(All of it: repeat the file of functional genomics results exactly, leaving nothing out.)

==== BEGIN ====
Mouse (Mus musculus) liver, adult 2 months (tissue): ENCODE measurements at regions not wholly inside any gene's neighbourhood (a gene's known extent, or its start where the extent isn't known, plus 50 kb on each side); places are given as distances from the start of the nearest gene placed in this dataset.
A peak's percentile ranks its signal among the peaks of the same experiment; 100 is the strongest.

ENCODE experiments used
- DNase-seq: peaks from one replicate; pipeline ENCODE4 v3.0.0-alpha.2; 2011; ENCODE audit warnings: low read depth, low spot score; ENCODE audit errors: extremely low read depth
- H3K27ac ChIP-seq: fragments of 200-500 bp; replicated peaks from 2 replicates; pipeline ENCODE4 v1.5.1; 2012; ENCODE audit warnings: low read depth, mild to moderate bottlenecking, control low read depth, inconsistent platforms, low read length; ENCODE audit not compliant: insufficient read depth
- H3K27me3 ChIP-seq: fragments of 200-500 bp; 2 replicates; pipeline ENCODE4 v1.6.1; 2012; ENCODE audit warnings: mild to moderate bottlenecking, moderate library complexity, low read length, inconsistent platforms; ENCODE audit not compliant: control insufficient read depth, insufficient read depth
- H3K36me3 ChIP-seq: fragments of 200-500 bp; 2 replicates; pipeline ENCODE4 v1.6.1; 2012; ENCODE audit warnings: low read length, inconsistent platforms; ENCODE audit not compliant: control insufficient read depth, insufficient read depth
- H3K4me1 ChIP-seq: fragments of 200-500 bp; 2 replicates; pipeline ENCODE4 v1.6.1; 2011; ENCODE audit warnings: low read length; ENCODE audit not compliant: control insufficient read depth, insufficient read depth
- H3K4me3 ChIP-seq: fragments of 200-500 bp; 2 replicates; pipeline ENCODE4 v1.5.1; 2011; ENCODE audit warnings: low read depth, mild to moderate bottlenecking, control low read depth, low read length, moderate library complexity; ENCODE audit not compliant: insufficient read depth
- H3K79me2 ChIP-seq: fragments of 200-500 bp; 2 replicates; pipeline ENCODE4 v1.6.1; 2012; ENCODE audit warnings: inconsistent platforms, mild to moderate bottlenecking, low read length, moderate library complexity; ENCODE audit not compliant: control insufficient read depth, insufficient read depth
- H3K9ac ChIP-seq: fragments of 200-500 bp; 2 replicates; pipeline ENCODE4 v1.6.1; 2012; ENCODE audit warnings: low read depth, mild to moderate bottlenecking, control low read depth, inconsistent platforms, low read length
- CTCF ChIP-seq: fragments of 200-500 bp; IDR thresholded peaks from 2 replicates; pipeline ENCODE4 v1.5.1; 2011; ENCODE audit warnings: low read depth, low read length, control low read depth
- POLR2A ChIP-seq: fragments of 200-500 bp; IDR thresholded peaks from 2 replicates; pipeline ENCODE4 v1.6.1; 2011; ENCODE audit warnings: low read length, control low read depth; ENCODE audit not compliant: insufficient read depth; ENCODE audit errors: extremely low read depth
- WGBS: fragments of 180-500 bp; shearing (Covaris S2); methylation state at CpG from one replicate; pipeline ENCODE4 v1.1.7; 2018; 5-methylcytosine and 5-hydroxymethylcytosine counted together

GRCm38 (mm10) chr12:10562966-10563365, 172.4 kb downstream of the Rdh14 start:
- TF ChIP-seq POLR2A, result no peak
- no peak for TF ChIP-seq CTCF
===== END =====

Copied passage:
Mouse (Mus musculus) liver, adult 2 months (tissue): ENCODE measurements at regions not wholly inside any gene's neighbourhood (a gene's known extent, or its start where the extent isn't known, plus 50 kb on each side); places are given as distances from the start of the nearest gene placed in this dataset.
A peak's percentile ranks its signal among the peaks of the same experiment; 100 is the strongest.

ENCODE experiments used
- DNase-seq: peaks from one replicate; pipeline ENCODE4 v3.0.0-alpha.2; 2011; ENCODE audit warnings: low read depth, low spot score; ENCODE audit errors: extremely low read depth
- H3K27ac ChIP-seq: fragments of 200-500 bp; replicated peaks from 2 replicates; pipeline ENCODE4 v1.5.1; 2012; ENCODE audit warnings: low read depth, mild to moderate bottlenecking, control low read depth, inconsistent platforms, low read length; ENCODE audit not compliant: insufficient read depth
- H3K27me3 ChIP-seq: fragments of 200-500 bp; 2 replicates; pipeline ENCODE4 v1.6.1; 2012; ENCODE audit warnings: mild to moderate bottlenecking, moderate library complexity, low read length, inconsistent platforms; ENCODE audit not compliant: control insufficient read depth, insufficient read depth
- H3K36me3 ChIP-seq: fragments of 200-500 bp; 2 replicates; pipeline ENCODE4 v1.6.1; 2012; ENCODE audit warnings: low read length, inconsistent platforms; ENCODE audit not compliant: control insufficient read depth, insufficient read depth
- H3K4me1 ChIP-seq: fragments of 200-500 bp; 2 replicates; pipeline ENCODE4 v1.6.1; 2011; ENCODE audit warnings: low read length; ENCODE audit not compliant: control insufficient read depth, insufficient read depth
- H3K4me3 ChIP-seq: fragments of 200-500 bp; 2 replicates; pipeline ENCODE4 v1.5.1; 2011; ENCODE audit warnings: low read depth, mild to moderate bottlenecking, control low read depth, low read length, moderate library complexity; ENCODE audit not compliant: insufficient read depth
- H3K79me2 ChIP-seq: fragments of 200-500 bp; 2 replicates; pipeline ENCODE4 v1.6.1; 2012; ENCODE audit warnings: inconsistent platforms, mild to moderate bottlenecking, low read length, moderate library complexity; ENCODE audit not compliant: control insufficient read depth, insufficient read depth
- H3K9ac ChIP-seq: fragments of 200-500 bp; 2 replicates; pipeline ENCODE4 v1.6.1; 2012; ENCODE audit warnings: low read depth, mild to moderate bottlenecking, control low read depth, inconsistent platforms, low read length
- CTCF ChIP-seq: fragments of 200-500 bp; IDR thresholded peaks from 2 replicates; pipeline ENCODE4 v1.5.1; 2011; ENCODE audit warnings: low read depth, low read length, control low read depth
- POLR2A ChIP-seq: fragments of 200-500 bp; IDR thresholded peaks from 2 replicates; pipeline ENCODE4 v1.6.1; 2011; ENCODE audit warnings: low read length, control low read depth; ENCODE audit not compliant: insufficient read depth; ENCODE audit errors: extremely low read depth
- WGBS: fragments of 180-500 bp; shearing (Covaris S2); methylation state at CpG from one replicate; pipeline ENCODE4 v1.1.7; 2018; 5-methylcytosine and 5-hydroxymethylcytosine counted together

GRCm38 (mm10) chr12:10562966-10563365, 172.4 kb downstream of the Rdh14 start:
- TF ChIP-seq POLR2A, result no peak
- no peak for TF ChIP-seq CTCF